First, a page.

Antitrust Enforcement and the Design of Disclosure Rules. An Application to Merger Control
This article investigates how antitrust agencies should structure the disclosing of information about efficiency gains from interested parties (merging firms, and competitors) in merger control. We analyze the particular case of a horizontal merger with danger of foreclosure, where welfare can decrease either due to insufficient efficiency gains (efficiency defense) or due to excessive efficiency gains if the competitor exits (effi- ciency offense). The first result is that evidence from competitors is not required unless the ex-ante market shares of the merging firms exceed a threshold. Second, we support the role of advocacy of the parties. The burden of proof for efficiency defense should rest in the insiders (merg- ing firms) whereas the burden of proof for efficiency offense should rest in outsiders (competitors). Finally, it is optimal to make insiders report first and outsiders second and any communication among parties has to be prohibited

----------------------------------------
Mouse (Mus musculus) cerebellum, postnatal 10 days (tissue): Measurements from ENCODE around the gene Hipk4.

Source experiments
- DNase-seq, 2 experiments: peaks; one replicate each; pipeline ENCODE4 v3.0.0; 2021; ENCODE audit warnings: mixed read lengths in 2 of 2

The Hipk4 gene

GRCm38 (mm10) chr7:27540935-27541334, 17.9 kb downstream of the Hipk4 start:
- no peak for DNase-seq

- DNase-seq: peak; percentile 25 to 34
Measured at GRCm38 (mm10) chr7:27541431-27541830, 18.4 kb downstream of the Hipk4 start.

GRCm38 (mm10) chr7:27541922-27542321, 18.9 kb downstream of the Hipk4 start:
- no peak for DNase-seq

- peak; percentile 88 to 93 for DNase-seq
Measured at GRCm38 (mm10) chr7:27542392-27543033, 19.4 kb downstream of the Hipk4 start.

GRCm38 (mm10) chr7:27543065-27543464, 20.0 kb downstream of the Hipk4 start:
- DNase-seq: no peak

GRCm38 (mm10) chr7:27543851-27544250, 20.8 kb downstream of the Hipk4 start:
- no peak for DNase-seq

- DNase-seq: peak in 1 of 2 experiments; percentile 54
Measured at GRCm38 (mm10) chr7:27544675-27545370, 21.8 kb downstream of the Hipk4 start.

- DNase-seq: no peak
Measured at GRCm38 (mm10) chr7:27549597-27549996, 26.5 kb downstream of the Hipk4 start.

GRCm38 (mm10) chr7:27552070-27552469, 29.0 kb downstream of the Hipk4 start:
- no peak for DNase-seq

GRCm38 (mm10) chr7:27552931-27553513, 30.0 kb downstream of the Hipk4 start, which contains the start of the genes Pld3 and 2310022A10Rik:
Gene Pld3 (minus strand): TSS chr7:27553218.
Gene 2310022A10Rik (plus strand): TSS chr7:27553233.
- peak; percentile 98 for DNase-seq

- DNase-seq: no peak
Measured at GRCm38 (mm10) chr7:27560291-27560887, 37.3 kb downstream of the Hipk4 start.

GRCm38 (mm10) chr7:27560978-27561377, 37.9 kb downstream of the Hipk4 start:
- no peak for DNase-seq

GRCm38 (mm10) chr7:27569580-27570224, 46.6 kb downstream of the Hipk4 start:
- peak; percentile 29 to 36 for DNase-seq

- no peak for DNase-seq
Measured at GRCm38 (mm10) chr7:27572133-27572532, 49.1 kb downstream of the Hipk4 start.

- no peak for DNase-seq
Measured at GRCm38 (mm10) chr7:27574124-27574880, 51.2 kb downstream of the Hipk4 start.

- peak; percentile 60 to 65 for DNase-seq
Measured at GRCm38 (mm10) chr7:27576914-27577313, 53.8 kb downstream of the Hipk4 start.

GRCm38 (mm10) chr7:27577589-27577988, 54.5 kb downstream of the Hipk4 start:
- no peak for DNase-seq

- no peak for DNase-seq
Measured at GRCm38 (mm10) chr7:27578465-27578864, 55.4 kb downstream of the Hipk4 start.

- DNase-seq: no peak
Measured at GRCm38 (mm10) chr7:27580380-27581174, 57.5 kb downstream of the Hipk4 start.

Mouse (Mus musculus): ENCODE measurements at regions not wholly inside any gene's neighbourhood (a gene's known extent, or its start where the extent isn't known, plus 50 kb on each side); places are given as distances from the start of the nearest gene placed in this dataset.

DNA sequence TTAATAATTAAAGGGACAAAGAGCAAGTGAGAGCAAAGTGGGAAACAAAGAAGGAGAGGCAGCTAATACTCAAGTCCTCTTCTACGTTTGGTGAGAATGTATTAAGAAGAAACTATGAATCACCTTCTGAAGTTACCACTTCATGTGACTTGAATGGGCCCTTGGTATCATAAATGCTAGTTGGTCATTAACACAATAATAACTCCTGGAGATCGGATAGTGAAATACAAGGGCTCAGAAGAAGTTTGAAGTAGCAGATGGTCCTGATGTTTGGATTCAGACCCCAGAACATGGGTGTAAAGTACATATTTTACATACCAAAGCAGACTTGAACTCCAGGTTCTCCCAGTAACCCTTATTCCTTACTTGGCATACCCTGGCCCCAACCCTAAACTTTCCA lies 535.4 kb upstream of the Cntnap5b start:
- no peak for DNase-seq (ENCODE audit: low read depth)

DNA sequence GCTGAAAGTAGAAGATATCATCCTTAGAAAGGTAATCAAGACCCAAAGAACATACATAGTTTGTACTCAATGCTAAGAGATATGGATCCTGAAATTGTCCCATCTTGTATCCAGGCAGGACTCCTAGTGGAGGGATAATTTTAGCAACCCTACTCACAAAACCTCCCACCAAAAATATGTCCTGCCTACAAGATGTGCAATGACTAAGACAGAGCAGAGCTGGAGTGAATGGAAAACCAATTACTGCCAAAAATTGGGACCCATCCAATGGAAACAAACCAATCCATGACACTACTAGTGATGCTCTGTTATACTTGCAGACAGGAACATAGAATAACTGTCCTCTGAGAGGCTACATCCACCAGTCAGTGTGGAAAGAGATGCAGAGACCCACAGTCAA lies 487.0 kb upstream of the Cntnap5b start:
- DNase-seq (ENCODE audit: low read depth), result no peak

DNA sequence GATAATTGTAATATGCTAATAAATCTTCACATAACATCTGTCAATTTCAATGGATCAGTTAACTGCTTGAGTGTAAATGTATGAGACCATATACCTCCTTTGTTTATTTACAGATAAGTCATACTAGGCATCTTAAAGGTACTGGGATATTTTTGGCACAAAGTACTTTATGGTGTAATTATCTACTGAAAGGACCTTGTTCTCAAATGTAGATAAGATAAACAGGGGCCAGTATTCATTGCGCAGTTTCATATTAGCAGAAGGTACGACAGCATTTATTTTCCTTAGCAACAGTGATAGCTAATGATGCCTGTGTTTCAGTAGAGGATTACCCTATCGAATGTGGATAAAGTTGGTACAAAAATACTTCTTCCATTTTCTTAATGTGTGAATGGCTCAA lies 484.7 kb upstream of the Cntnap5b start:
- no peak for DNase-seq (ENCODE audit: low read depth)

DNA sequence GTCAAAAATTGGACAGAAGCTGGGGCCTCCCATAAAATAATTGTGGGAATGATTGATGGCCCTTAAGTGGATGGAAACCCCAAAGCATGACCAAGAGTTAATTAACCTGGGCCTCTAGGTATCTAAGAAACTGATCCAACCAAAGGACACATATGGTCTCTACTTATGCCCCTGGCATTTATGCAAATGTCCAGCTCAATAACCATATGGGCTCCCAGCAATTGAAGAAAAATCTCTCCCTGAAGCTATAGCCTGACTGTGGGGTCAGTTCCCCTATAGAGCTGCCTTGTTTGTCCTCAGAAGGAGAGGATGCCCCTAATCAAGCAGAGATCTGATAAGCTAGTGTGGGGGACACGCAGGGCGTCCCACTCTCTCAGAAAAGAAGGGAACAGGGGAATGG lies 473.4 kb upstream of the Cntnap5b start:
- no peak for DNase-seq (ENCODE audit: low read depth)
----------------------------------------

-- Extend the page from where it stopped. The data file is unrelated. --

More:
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- Jerry R. Green & Jean-Jacques Laffont, 1986. "Partially Verifiable Information and Mechanism Design," Review of Economic Studies, Oxford University Press, vol. 53(3), pages 447-456.
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749, Cowles Foundation for Research in Economics, Yale University.
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